The Law and Mental Illness Clinic allows students to gain practical experience in the judicial, legislative, academic and advocacy aspects of the law concerning the treatment of individuals with severe mental illness. The classroom component of the course studies the history and development of laws affecting the mentally ill, while also preparing the students for representation of petitioners during civil commitment hearings. Students may locate and interview witnesses, appear at commitment hearings, perform direct and cross-examinations and present legal argument. This course is a letter-graded course offered in the fall and spring, and students may receive 3 credits total (2 in-class credits and 1 out of-class credit). Space is limited, and registration is open to students who have completed their first year of law school. For more information about the program's requirements, please see the Information Packet for the Legal Clinic - Mental Illness.

Legal Clinic - Practical Preparation of Patent Applications

In this clinic, students write actual applications that will be filed for inventors. The students are each assigned an invention, and work directly with the inventor(s) to write a patent application covering the invention. Students are instructed as to best practices before meeting with the inventor(s) and drafting the application, and then are critiqued regarding their written patent applications. The patent applications will be written in stages, including invention disclosure considerations, drawings, claims, and specification, with critique on each step in the process. Multiple drafts of the complete application will be written and critiqued until it is ready for filing. This course is a graded course offered in the spring and counts as a writing (W) course towards the upper-level writing requirement.  Students may earn 2 credits total (1 in-class credit and 1 out-of-class credit). Space is limited, and registration is open only to students who have taken Patent Law I, Patent Law II, Patent Writing Theory and Practice or equivalent experience. For more information about the program's requirements, please see the Information Packet for the Legal Clinic - Practical Preparation of Patent Applications.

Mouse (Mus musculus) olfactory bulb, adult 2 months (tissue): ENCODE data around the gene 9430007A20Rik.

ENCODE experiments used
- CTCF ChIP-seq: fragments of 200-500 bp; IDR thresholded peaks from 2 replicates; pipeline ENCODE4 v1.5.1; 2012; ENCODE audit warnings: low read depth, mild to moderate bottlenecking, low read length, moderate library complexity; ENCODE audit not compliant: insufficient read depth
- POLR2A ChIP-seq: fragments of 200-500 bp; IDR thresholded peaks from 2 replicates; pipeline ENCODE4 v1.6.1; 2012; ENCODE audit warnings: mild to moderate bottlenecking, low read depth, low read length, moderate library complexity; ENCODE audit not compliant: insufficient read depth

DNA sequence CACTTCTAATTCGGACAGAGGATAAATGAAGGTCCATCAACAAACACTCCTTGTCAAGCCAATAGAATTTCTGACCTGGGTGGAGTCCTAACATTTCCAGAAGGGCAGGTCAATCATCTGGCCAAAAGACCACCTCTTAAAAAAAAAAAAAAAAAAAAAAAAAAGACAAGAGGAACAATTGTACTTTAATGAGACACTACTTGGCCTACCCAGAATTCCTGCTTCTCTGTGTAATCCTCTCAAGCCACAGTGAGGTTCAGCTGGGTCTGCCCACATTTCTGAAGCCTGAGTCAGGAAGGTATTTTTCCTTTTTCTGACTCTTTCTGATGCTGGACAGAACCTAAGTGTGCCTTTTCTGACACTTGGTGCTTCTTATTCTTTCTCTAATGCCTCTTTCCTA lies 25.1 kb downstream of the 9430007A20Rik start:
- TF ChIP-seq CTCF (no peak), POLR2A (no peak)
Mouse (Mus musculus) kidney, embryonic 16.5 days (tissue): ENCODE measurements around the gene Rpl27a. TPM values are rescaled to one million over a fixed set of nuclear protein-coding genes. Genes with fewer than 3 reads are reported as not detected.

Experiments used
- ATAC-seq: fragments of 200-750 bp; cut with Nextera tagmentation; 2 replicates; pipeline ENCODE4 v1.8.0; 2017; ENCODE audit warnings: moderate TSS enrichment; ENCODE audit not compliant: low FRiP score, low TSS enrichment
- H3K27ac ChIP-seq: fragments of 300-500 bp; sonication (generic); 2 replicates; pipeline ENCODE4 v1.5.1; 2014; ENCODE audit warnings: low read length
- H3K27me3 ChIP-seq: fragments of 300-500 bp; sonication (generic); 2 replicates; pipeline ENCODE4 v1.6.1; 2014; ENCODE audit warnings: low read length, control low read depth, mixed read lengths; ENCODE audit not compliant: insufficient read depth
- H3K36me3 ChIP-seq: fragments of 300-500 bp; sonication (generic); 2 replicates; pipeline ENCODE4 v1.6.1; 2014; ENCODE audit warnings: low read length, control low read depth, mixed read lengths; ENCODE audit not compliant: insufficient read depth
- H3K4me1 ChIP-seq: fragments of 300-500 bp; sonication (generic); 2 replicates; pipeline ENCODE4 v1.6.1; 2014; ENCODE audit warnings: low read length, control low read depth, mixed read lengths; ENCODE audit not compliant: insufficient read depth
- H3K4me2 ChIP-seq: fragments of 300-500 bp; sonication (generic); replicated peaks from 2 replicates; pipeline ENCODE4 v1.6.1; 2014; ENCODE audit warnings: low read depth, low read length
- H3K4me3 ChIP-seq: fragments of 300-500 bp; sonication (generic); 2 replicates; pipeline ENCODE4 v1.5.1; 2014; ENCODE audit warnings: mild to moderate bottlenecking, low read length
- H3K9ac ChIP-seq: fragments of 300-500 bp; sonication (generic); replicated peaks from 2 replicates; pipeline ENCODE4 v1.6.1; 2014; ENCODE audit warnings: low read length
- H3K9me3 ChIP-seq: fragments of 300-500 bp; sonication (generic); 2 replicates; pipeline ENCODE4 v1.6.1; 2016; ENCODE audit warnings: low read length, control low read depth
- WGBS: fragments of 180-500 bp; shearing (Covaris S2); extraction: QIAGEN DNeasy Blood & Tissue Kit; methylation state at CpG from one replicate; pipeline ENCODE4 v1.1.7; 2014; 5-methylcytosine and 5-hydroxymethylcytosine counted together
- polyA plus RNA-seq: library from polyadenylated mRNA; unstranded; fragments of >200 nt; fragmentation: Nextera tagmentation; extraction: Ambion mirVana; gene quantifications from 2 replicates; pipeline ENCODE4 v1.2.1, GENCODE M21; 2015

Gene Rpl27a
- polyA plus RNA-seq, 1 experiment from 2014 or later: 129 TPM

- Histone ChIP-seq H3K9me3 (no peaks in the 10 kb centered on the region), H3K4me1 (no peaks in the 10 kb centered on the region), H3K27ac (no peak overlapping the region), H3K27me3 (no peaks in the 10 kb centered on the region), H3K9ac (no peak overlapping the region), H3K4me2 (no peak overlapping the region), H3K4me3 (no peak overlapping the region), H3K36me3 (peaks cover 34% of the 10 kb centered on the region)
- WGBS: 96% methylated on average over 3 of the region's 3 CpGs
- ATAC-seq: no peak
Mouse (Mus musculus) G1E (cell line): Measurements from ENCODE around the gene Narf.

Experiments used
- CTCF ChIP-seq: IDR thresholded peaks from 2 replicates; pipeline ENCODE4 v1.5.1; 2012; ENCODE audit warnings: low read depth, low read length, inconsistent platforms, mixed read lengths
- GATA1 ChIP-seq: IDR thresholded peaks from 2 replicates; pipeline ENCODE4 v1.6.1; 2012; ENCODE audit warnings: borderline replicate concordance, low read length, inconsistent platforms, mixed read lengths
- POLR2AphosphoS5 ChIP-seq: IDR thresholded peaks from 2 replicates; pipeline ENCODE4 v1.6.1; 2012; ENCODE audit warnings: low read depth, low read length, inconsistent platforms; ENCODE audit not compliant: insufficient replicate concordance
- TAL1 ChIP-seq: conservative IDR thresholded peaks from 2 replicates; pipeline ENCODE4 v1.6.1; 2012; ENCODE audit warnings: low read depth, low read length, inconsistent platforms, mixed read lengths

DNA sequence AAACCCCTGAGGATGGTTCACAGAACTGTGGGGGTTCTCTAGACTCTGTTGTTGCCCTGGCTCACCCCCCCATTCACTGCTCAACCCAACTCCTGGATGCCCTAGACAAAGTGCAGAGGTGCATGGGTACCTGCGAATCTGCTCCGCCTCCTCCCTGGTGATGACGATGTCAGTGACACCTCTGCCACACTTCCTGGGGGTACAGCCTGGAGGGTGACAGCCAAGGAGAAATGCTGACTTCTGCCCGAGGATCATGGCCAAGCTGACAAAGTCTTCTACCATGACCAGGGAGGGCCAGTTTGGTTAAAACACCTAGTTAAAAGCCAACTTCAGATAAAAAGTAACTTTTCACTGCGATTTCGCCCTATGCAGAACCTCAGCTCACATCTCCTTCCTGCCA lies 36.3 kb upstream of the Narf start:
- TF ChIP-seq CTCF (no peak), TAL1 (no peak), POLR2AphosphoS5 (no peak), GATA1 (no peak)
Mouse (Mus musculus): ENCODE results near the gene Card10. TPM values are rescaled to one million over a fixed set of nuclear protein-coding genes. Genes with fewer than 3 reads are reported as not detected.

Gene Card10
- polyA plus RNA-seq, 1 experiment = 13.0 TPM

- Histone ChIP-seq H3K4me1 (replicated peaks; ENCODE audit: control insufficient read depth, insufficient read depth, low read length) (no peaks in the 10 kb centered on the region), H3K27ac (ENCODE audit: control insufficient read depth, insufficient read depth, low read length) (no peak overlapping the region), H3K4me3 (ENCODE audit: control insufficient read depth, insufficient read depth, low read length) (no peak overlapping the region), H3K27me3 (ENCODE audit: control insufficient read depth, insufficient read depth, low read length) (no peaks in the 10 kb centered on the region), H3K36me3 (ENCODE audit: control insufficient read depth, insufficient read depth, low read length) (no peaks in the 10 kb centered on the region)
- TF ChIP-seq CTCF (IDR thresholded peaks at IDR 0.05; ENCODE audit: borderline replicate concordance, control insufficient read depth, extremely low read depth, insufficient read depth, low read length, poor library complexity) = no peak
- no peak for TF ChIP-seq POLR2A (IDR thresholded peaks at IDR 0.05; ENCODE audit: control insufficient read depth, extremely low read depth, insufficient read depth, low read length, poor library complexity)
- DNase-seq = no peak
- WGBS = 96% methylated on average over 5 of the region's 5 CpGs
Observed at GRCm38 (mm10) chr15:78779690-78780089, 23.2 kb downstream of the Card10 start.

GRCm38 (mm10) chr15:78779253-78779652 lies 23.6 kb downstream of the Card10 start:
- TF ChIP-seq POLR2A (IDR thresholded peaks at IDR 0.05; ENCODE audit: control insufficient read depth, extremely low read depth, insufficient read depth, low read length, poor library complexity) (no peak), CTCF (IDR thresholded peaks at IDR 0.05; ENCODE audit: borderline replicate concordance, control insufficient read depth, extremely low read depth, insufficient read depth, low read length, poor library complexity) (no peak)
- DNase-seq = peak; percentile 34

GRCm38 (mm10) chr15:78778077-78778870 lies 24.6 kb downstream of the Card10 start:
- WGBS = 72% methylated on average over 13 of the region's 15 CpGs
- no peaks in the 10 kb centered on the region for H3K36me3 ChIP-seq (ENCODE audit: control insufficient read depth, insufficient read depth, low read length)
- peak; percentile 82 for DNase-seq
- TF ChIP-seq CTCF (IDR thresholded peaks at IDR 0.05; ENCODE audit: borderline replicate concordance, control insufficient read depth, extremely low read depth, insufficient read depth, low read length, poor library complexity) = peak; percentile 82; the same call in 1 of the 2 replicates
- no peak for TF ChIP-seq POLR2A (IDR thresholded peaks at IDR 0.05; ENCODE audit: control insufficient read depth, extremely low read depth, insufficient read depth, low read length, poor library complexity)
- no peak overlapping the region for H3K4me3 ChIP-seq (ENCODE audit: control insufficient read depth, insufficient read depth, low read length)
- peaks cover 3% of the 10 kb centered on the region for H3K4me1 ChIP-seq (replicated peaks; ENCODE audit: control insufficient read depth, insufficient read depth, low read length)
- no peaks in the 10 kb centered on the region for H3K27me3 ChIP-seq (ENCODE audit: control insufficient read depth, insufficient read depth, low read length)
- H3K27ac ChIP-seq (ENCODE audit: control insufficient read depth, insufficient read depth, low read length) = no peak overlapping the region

Legal Clinic - Supreme Court Clinic